State College Criminal Defense Attorney

Pennsylvania law 42 Pa.C.S.A. §9714(A)(1) provides that any person convicted of a “crime of violence” shall be sentenced to a minimum of ten years’ incarceration if they have a prior conviction for a crime of violence when they committed the second offense. If the person has two or more convictions for crimes of violence upon committing the new offense, the mandatory minimum jumps up to 25 years.

Crime of violence as defined in 42 Pa.C.S.A. 9714(G) to include voluntary manslaughter, aggravated assault, rape, involuntary deviate sexual intercourse, aggravated indecent assault, arson, robbery, kidnapping and burglary.

The question of whether multiple crimes of violence, all committed during the same criminal episode, are each subject to the mandatory described above was recently decided by Pennsylvania’s high court in Commonwealth v. Fields. In Fields, the Court ruled that the statute “requires that a second-strike offender be sentenced to a prescribed minimum term of incarceration for each conviction of a crime of violence that is part of the second strike.”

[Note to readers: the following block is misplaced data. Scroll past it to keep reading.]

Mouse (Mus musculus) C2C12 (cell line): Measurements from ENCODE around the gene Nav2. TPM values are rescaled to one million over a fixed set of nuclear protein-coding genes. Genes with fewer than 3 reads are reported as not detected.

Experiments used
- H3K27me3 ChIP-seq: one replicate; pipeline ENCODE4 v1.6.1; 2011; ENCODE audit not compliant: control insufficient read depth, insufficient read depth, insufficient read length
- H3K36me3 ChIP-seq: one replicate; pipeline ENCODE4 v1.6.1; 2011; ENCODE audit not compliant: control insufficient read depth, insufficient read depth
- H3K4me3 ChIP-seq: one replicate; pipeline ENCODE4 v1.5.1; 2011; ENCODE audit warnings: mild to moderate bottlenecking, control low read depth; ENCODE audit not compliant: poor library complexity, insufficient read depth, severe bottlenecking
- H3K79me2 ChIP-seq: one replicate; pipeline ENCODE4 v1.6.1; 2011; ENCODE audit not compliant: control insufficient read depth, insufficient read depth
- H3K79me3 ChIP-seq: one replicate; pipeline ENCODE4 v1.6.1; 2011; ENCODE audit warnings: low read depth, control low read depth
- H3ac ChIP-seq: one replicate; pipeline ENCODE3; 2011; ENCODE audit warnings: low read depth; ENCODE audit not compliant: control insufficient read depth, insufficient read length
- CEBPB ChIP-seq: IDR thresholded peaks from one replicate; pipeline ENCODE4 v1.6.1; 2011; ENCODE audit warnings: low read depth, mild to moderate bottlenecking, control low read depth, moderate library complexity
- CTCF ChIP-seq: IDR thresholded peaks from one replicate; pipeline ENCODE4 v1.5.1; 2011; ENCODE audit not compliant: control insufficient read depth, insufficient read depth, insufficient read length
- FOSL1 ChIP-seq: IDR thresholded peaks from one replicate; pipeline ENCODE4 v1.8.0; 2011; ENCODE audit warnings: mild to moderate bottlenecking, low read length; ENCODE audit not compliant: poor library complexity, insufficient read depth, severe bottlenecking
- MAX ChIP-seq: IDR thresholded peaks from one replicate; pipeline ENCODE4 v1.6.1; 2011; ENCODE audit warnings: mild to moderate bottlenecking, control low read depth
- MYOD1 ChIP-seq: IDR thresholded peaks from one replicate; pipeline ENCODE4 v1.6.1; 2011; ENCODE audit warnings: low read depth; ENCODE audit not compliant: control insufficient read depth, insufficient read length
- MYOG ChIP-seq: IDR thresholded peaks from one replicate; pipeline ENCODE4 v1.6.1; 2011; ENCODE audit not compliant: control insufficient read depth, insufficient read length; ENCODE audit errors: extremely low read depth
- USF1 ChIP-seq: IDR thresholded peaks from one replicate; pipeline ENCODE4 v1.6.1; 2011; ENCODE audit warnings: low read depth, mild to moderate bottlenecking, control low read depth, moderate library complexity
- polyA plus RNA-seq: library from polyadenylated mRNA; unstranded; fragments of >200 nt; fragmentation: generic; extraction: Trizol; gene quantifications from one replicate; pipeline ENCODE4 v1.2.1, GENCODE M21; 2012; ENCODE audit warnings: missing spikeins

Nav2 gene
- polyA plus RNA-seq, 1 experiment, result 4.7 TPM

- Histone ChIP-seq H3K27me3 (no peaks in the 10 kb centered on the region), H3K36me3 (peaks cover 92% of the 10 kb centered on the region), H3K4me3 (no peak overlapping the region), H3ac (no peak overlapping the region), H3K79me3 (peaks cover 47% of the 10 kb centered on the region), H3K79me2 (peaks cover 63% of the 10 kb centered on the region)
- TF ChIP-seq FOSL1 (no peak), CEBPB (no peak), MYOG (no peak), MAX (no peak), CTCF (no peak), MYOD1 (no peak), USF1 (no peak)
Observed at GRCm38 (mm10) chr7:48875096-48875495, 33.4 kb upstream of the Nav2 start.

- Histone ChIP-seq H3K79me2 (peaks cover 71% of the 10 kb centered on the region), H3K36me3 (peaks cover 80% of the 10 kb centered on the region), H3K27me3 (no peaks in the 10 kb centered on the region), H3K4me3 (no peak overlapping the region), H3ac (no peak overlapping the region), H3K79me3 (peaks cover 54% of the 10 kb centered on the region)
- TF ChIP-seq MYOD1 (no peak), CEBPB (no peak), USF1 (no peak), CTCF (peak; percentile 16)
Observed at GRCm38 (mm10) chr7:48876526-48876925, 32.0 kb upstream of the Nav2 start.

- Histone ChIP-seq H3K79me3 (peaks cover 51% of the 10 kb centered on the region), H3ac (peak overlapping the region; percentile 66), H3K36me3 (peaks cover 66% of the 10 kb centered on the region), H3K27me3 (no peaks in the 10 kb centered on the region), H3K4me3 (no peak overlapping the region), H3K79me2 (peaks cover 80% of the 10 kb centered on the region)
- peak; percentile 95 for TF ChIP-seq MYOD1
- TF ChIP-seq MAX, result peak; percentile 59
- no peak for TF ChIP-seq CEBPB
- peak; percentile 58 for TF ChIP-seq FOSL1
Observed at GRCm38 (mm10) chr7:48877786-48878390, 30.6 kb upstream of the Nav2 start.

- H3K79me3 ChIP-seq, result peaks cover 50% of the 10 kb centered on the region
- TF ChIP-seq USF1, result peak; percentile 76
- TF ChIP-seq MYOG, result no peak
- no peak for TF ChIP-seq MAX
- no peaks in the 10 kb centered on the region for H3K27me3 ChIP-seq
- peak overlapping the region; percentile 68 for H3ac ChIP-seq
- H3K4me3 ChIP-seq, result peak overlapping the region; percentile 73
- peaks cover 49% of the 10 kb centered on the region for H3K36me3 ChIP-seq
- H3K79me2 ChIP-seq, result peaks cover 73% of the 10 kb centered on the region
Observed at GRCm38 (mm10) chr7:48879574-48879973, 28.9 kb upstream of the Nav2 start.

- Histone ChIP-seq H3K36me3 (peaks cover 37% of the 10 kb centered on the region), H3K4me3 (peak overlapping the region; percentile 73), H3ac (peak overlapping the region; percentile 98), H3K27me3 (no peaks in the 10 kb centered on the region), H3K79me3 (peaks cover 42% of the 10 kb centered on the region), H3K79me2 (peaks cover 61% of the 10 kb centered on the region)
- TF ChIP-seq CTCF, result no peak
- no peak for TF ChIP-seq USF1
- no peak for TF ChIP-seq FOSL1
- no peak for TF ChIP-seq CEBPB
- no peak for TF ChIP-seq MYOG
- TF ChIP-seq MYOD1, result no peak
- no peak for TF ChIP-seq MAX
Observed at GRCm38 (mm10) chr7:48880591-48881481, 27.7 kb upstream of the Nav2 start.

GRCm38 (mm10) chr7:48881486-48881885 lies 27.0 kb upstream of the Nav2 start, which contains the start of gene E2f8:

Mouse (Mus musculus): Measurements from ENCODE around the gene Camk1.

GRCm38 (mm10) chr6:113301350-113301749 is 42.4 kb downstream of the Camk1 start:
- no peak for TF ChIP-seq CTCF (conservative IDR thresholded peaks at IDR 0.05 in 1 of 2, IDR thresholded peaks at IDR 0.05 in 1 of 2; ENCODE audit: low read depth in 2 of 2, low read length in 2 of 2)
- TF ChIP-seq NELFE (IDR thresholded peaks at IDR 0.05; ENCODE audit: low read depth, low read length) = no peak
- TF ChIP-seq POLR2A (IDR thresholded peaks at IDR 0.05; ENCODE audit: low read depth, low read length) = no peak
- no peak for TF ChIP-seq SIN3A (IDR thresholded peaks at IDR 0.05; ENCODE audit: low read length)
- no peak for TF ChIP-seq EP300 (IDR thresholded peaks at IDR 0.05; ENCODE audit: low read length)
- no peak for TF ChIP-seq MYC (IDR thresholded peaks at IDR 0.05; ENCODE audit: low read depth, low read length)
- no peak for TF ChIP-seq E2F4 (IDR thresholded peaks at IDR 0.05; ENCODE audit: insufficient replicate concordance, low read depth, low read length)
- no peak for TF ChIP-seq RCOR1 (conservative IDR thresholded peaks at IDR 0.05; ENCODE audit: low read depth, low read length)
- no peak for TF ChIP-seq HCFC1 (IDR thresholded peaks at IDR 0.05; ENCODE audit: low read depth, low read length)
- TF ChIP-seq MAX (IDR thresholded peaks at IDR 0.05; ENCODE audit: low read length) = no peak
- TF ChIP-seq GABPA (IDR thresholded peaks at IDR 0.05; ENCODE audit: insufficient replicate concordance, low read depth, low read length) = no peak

This holding is important because in many criminal prosecutions the accused is charged with numerous offenses all arising out of the same criminal endeavor. A defendant could wind up with a very lengthy sentence due to one episode, as the defendant in Fields did. Rudolph Fields wound up with an aggregate prison term of 45.5 – 91 years due to the application of the sentencing enhancement to each offense, and the Supreme Court of Pennsylvania ruled that was the appropriate outcome.

imageRepeat Offenders – Enhanced Sentences for Crimes of Violence

With such large numbers on the line, anyone charged with a violent crime should consult with an experienced State College criminal defense attorney immediately. At the Mazza Law Group, P.C., our attorneys are well versed in all second and third-strike offender statutes and follow the case law surrounding this topic closely to best meet the needs of criminal clients.